Cruise Passengers Exposed to Coronavirus Went Home Without Being Tested

Though he had no symptoms of the coronavirus, Jim Lemaire assumed that after disembarking the Grand Princess cruise ship on March 11—where he and 3,500 other passengers had been kept in near-captivity in San Francisco Bay after a former passenger tested positive and later died—he and everyone else aboard would be tested for the disease.

That was what Vice President Mike Pence told the country March 6, after the California Air National Guard delivered 46 tests to the ship via helicopter and 21 people (19 crew and two passengers) tested positive. “All passengers and crew will be tested for the coronavirus,” the vice president said at the time.

And that was what health authorities in Nevada, where Lemaire and his spouse, Helga Myles, live, told the public before allowing the 49 Nevada residents to go home. “The passengers must be tested for COVID-19 prior to boarding the secure flight back to Nevada,” the state Health Department said March 10.

But as Lemaire and several other passengers told VICE, testing simply did not happen. Tests weren’t even offered to them, despite these public promises.

Lemaire and Myles did not receive a test until they’d been given leave to return home to Nevada from a few days’ quarantine at a military base in Southern California and had their nasal cavities swabbed in a drive-through test administered by local health officials. Another couple who returned home to Las Vegas to self-quarantine said that they haven’t been tested at all—and that county health authorities say it won’t be necessary until they exhibit symptoms, in direct contradiction of what authorities announced when the Grand Princess was in the news.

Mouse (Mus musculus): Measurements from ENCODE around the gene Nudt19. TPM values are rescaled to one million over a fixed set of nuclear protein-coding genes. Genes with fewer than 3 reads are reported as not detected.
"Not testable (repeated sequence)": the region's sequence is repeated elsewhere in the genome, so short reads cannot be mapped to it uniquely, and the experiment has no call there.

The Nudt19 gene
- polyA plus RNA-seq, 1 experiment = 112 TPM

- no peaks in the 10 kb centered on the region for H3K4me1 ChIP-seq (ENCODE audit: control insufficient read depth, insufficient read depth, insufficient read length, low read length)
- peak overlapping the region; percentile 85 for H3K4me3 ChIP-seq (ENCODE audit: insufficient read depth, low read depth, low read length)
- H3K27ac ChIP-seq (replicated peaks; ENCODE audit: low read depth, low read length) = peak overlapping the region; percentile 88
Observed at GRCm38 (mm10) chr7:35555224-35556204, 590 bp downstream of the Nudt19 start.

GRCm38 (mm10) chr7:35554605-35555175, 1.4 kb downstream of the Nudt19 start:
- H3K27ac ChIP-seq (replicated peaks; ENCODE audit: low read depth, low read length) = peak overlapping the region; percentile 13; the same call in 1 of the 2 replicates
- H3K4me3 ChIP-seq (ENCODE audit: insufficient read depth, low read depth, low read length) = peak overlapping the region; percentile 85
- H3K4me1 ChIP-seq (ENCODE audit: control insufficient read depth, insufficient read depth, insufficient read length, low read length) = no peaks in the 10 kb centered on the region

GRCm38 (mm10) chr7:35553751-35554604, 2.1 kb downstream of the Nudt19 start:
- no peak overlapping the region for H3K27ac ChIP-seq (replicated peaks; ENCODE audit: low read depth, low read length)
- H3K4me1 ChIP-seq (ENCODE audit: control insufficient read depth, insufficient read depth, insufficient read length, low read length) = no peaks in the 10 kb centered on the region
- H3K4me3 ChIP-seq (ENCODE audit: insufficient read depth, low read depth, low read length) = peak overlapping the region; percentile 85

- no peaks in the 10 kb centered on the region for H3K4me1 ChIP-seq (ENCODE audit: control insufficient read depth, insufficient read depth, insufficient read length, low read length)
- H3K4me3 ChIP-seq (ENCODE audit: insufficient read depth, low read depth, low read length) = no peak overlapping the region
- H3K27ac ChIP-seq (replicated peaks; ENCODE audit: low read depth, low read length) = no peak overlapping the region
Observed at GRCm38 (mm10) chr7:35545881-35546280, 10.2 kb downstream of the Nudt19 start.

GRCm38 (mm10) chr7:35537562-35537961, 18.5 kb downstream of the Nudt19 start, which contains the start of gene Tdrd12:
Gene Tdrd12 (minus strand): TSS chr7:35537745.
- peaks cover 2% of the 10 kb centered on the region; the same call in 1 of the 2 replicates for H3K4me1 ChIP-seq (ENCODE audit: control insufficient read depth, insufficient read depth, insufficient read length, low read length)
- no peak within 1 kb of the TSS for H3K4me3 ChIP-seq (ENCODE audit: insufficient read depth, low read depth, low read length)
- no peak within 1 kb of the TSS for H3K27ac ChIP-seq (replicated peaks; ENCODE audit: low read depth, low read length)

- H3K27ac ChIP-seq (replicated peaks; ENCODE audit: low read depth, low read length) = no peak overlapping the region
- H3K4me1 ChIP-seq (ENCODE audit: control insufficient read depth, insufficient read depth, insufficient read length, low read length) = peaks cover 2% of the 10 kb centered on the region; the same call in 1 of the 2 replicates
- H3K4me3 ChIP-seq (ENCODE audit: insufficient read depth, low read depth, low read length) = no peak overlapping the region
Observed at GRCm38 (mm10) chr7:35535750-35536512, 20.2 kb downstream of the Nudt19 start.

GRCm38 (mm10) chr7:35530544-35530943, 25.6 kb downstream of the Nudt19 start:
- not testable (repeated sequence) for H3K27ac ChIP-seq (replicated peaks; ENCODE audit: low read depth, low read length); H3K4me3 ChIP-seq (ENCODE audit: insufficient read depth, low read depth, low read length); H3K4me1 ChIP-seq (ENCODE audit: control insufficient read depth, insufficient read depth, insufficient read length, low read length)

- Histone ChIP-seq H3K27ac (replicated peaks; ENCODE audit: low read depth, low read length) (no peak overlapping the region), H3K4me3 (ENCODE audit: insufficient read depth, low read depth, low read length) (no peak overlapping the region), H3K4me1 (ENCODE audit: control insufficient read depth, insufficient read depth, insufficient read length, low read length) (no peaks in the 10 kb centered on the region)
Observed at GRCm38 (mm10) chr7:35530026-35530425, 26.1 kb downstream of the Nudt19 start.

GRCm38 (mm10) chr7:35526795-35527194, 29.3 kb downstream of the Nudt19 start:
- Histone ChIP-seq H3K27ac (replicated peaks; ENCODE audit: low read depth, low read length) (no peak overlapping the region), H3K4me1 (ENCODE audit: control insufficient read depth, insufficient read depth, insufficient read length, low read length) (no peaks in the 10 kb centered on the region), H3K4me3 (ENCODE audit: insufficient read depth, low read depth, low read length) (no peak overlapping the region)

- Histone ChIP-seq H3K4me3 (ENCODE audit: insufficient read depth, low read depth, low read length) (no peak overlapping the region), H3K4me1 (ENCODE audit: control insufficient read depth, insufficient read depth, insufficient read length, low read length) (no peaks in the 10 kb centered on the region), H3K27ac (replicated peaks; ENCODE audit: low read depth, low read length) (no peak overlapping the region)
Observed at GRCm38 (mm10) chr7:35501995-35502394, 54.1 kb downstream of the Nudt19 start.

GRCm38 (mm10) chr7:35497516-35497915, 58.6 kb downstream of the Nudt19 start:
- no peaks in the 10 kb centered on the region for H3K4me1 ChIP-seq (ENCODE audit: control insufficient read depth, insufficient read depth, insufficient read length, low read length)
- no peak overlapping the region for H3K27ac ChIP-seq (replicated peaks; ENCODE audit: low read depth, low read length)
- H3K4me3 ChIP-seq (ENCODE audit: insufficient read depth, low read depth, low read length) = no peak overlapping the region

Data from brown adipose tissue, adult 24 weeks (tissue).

“It would have been nice to get tested to be sure that we don’t have it,” said Tom, one half of that couple, who asked VICE not publish his last name due to privacy concerns. “We don’t want to infect anybody, if we do have it.”

“When we arrived back in Reno, they were really surprised that there were some of us that had not been tested,” Lemaire said via email on Monday. “I think the state/county people were all told that we had been tested.”

Buzzfeed and the New York Times have reported that passengers in quarantine at military bases were unable to get tested despite obviously being exposed to the virus. But perhaps more concerning is that Lemaire and other passengers were sent home, back into their respective communities, without the testing they had been promised.

On Thursday, the San Francisco Chronicle quoted an unnamed federal official who said that passengers were discouraged from requesting or receiving COVID-19 tests by other federal officials, adding to a confusing picture of what kind of treatment and advice Grand Princess passengers were receiving even as their plight was making headlines.

Taken together, these accounts show how one episode in an unprecedented public health crisis has been handled in a haphazard and ad hoc fashion. Had Grand Princess passengers been tested in a timely way, it would have given policymakers and public health professors more information about how the disease operates.